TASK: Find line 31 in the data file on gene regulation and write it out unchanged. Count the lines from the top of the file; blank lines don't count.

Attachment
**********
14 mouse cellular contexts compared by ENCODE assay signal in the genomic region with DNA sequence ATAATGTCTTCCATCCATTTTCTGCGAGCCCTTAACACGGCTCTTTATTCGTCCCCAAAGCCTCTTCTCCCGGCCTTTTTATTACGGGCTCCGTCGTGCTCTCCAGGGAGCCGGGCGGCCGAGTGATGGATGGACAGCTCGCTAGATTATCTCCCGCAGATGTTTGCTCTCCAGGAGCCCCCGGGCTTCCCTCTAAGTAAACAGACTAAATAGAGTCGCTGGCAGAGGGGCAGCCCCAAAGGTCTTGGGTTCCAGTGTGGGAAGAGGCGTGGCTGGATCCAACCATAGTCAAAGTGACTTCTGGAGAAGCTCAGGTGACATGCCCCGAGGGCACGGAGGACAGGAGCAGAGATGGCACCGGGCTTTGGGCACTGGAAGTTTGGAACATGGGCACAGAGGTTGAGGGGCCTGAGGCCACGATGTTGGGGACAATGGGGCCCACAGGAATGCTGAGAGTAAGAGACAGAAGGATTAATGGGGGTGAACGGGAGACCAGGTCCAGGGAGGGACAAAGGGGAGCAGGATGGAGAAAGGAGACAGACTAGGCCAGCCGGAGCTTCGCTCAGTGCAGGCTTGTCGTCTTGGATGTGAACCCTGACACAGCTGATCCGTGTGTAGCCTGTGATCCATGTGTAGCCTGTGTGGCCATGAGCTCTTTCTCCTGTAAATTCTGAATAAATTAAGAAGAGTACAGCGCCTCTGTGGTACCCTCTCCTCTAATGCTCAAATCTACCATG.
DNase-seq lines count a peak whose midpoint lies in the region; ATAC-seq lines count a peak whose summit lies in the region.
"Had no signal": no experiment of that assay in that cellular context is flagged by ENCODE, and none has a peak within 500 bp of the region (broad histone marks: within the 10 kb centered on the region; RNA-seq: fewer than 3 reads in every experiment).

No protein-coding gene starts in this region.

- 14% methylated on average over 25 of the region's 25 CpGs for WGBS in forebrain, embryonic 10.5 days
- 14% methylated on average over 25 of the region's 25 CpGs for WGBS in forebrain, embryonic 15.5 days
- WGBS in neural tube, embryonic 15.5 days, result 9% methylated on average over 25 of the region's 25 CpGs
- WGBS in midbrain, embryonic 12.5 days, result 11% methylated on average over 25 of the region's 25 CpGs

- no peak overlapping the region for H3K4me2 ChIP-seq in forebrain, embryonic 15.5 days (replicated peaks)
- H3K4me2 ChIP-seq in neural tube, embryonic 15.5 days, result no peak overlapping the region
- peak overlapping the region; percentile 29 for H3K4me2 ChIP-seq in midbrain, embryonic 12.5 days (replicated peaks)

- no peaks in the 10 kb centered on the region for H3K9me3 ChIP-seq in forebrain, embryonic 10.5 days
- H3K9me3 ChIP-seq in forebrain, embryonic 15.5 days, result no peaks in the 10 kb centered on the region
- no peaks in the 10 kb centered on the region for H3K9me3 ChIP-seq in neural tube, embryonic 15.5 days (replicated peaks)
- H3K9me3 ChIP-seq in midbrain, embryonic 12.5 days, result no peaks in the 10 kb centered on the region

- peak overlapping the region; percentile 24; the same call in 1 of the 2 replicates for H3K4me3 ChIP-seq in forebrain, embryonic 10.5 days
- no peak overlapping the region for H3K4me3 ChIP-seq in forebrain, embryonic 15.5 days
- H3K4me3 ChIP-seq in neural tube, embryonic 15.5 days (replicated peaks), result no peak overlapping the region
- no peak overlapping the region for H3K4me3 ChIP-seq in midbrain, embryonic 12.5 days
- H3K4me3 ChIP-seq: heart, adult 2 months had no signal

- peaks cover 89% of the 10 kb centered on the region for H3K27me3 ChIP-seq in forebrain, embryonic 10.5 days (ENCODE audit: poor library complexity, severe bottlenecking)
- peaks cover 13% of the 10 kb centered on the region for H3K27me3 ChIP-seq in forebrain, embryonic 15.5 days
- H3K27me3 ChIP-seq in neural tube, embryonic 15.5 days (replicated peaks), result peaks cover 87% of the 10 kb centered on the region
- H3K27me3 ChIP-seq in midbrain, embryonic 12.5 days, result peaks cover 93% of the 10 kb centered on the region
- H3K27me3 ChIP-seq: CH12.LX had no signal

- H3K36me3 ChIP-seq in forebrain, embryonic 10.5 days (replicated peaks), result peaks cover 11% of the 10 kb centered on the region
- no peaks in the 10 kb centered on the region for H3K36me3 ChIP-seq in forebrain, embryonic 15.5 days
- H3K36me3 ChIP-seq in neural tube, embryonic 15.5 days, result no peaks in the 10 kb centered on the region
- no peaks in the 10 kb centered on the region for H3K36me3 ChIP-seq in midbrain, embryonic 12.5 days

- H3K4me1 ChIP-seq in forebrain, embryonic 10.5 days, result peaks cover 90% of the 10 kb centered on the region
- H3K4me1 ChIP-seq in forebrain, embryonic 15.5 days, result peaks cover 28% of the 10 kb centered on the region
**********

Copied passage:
- H3K4me1 ChIP-seq in forebrain, embryonic 15.5 days, result peaks cover 28% of the 10 kb centered on the region